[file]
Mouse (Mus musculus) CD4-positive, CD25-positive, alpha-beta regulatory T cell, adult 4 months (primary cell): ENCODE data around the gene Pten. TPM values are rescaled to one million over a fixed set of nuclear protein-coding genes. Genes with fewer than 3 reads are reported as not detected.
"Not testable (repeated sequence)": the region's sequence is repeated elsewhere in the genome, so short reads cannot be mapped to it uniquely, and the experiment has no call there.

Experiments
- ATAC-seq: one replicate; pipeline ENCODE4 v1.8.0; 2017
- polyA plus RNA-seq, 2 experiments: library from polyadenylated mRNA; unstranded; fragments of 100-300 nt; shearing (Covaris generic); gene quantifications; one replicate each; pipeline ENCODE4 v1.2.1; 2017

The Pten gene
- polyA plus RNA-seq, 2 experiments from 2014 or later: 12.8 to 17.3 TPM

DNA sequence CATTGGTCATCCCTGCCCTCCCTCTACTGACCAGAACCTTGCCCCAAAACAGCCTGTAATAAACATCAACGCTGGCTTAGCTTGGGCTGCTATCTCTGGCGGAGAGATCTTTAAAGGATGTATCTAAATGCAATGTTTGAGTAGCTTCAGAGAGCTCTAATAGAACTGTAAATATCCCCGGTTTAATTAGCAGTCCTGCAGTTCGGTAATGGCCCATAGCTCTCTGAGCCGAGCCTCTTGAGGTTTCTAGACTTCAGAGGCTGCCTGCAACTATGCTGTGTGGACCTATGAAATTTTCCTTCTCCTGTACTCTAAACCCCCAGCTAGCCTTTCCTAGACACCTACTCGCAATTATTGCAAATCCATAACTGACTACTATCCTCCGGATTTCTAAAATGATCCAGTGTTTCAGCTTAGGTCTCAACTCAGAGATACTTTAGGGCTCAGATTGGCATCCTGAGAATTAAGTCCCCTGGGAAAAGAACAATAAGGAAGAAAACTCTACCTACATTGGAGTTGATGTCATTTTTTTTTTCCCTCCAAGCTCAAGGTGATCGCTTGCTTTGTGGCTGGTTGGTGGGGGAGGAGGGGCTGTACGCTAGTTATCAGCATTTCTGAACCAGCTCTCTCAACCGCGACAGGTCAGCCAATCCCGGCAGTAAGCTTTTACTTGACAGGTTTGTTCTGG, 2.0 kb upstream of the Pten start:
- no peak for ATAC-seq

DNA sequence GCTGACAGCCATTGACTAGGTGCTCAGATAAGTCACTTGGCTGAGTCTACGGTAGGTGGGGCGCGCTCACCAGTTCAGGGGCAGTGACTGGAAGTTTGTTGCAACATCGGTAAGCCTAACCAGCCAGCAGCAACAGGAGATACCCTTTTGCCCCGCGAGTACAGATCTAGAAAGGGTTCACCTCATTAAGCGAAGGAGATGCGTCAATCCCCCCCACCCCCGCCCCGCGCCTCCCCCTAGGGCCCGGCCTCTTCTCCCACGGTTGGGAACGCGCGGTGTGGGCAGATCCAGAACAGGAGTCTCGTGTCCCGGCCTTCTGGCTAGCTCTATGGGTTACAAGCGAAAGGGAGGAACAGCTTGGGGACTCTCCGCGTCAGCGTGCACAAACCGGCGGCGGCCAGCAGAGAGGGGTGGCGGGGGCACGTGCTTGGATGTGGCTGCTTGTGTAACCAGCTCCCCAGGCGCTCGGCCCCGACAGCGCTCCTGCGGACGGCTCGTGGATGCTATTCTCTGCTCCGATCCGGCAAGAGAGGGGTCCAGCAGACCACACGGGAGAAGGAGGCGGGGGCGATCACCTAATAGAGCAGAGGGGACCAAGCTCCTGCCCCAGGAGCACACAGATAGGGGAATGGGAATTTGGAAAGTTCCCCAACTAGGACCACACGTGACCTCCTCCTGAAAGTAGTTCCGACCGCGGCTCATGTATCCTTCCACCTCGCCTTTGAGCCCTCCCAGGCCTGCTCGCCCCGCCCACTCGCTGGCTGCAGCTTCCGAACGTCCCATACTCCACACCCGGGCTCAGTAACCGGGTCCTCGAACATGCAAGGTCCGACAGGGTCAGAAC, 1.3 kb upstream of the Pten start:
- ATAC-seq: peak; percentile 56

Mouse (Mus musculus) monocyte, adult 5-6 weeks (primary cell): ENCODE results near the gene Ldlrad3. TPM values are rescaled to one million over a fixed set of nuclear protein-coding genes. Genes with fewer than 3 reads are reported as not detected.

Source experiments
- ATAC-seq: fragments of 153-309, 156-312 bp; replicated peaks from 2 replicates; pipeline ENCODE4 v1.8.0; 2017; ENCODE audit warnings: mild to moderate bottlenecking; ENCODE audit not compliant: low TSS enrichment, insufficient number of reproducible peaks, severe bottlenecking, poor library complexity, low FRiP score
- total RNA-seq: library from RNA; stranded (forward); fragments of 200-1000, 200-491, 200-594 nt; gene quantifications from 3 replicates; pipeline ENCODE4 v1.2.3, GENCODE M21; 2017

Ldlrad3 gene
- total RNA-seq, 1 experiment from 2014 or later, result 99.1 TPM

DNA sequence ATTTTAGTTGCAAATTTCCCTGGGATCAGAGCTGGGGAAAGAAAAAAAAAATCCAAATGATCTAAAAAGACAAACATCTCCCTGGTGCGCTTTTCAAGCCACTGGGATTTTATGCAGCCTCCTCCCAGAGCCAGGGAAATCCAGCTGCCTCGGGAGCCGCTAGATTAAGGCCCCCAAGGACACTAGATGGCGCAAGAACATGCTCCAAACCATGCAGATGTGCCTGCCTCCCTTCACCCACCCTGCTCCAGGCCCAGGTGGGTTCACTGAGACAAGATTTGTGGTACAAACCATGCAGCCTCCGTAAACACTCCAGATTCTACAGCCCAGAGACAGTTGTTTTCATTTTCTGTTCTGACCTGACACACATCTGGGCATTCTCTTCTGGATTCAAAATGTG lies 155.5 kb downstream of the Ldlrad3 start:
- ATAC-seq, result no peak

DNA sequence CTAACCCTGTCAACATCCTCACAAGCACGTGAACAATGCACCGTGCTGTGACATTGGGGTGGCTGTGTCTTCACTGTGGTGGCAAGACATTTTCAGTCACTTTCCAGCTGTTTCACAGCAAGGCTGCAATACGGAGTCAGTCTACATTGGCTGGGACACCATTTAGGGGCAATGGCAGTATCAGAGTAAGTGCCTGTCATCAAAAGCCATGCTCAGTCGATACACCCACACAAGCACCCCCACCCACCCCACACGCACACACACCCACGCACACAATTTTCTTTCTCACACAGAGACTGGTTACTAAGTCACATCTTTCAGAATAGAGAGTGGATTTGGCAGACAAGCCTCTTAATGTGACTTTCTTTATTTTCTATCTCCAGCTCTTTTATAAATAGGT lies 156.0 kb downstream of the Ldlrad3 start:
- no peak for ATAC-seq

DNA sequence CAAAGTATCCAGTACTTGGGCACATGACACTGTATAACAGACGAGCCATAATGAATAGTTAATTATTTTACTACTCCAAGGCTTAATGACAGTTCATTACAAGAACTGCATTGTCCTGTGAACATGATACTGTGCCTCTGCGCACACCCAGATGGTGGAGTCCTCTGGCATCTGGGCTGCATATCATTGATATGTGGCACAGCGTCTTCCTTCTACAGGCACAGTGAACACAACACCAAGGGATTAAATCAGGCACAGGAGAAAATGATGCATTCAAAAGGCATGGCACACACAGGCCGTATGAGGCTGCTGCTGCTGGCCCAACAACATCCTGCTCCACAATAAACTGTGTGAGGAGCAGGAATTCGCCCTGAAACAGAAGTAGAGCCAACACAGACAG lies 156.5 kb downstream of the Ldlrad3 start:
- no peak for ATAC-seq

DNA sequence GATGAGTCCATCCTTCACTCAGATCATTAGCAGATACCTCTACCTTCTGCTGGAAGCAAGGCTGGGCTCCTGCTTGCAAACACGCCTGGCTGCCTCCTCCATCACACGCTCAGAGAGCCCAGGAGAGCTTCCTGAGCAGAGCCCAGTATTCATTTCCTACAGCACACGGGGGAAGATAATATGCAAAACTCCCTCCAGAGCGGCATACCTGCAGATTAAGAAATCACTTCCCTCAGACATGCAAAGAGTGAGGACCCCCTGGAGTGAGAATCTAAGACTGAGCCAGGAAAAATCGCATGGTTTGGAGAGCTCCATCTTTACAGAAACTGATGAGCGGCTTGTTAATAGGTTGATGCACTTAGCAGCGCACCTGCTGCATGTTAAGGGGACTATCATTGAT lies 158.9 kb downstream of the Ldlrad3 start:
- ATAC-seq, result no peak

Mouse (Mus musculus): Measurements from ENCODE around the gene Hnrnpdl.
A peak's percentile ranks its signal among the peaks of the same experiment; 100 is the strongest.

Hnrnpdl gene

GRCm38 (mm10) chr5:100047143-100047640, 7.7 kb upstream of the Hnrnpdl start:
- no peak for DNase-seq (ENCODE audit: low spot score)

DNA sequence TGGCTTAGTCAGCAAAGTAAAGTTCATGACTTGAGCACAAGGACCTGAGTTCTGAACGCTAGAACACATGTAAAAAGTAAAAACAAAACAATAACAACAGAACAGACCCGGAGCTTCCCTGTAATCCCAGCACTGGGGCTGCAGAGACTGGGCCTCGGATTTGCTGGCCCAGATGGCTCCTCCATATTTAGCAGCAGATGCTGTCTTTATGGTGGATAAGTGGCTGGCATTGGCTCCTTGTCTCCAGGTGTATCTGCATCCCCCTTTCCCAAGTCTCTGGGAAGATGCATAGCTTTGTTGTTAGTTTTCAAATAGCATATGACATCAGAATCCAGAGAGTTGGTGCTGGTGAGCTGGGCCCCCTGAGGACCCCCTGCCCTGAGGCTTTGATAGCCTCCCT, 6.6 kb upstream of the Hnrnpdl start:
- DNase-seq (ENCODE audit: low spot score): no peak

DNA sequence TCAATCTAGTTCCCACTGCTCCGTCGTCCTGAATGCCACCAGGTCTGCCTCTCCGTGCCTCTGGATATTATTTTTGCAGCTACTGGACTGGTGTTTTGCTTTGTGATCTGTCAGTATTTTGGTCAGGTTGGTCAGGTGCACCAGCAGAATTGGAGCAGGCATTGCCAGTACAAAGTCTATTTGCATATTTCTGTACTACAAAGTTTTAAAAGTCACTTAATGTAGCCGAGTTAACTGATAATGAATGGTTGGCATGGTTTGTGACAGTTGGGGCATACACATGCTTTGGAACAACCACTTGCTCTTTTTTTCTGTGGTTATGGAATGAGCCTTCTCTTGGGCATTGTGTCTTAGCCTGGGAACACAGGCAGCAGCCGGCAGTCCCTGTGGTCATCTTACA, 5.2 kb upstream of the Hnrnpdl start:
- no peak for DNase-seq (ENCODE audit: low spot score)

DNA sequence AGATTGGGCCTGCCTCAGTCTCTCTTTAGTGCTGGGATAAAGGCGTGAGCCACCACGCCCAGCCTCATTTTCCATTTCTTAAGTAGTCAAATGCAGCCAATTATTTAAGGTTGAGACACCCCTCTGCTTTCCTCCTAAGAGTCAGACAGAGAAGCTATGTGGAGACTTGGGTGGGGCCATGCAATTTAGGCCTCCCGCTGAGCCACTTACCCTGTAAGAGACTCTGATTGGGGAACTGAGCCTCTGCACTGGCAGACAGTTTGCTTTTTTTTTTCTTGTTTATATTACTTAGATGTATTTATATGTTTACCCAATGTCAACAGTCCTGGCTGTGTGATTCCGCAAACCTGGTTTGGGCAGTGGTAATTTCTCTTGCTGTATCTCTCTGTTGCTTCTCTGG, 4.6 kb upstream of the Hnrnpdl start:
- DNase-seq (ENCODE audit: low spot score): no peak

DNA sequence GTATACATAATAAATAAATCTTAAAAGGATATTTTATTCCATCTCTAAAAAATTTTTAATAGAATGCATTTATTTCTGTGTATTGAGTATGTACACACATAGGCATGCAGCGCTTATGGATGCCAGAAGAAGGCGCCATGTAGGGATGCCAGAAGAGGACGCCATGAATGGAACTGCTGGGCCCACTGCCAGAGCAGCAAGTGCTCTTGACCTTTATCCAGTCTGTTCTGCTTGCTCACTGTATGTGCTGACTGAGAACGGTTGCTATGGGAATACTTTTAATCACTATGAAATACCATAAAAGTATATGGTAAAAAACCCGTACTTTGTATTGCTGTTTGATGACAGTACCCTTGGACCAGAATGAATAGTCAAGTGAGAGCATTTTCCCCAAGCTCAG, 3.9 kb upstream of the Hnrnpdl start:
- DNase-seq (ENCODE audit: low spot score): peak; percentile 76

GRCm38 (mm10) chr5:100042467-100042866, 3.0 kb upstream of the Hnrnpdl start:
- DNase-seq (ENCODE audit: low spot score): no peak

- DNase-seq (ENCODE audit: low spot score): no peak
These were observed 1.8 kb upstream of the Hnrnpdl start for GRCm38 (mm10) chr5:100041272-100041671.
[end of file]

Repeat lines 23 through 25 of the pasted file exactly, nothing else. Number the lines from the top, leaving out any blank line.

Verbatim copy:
- no peak for ATAC-seq

DNA sequence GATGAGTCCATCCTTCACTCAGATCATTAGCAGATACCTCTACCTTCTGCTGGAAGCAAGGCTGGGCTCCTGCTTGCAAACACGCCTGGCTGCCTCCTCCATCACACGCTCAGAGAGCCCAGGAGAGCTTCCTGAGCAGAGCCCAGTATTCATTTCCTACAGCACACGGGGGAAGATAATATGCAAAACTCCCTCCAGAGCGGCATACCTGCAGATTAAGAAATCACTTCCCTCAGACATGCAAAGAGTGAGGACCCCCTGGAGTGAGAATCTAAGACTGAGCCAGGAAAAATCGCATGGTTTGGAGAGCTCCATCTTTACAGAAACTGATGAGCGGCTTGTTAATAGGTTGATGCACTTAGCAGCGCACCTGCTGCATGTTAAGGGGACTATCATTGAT lies 158.9 kb downstream of the Ldlrad3 start:
- ATAC-seq, result no peak